Aggravated assaults fell 32%, from 104 to 71 reports. BPD said this was largely because ongoing protests in the city last year were not a factor in 2018.

Rape reports fell, too, from 43 to 30 in the first half of the year. Two of those incidents involved a stranger who attacked students, police said.

“In the first, a high school student was sexually assaulted at gunpoint on her way to school. Several days later a UC Berkeley student was attacked and managed to escape into her apartment building, in an attack captured on video. Investigators determined the same suspect was responsible for both attacks,” BPD wrote in this year’s crime report. Spiller said Alphonzo McInnis, a Berkeley parolee, has been charged with both crimes and remains in custody. DNA and surveillance video linked him to the cases.

On the property crime side, burglaries were up 6%, with 291 home burglaries and 130 commercial burglaries. Commercial burglaries drove that increase, police said Tuesday. Larcenies fell 13%, while auto thefts dropped 11%. Arson reports were up, but none of the incidents were major, police said. One serial arsonist, who has been arrested, was responsible for much of the spike, authorities added.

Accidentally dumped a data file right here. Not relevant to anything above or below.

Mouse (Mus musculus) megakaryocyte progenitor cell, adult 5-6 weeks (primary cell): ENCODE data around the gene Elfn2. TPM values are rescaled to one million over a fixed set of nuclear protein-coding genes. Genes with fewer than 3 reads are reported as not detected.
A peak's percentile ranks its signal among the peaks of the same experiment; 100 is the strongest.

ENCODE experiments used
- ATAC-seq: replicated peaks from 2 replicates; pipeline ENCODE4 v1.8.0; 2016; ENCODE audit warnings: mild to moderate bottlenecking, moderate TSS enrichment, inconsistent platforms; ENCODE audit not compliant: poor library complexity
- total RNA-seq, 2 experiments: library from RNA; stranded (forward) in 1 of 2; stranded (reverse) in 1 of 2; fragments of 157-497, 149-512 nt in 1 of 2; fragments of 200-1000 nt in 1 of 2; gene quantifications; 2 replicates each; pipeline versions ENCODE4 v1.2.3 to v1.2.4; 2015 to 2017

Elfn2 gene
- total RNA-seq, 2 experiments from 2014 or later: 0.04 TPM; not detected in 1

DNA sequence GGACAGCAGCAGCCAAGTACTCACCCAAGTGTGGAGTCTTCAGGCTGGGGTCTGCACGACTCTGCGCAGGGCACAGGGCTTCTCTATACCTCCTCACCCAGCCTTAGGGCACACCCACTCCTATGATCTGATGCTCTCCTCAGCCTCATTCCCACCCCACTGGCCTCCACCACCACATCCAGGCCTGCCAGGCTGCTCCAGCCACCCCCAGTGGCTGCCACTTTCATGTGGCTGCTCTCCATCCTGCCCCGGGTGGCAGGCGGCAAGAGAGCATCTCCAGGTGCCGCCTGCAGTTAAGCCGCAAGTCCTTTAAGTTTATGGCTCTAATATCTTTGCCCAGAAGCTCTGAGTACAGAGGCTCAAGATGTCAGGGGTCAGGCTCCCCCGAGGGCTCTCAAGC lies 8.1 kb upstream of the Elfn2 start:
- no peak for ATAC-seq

BPD has been working to build its voluntary surveillance camera registry and now has nearly 160 cameras on the list. The department is taking part in Berkeley High School’s Law and Social Justice class for the third year running. It recently equipped officers with Narcan to help respond to drug overdoses. BPD has also completed a major update on its computer-aided dispatch system.

To address the staffing shortage, the chief created a new recruitment team and hopes to hire 35 new officers in the next 12-18 months. Greenwood said the department has 161 officers, but 25 are in training or on leave. That means 136 officers are available to work patrol, investigations and other duties. Greenwood estimated another 10-15 officers are in the pipeline to leave. The department is authorized to hire 181 officers.

“We have a huge amount of work to do,” Greenwood said, of the staffing shortage. “If I had 20 applicants that were well qualified, I could hire them tomorrow.”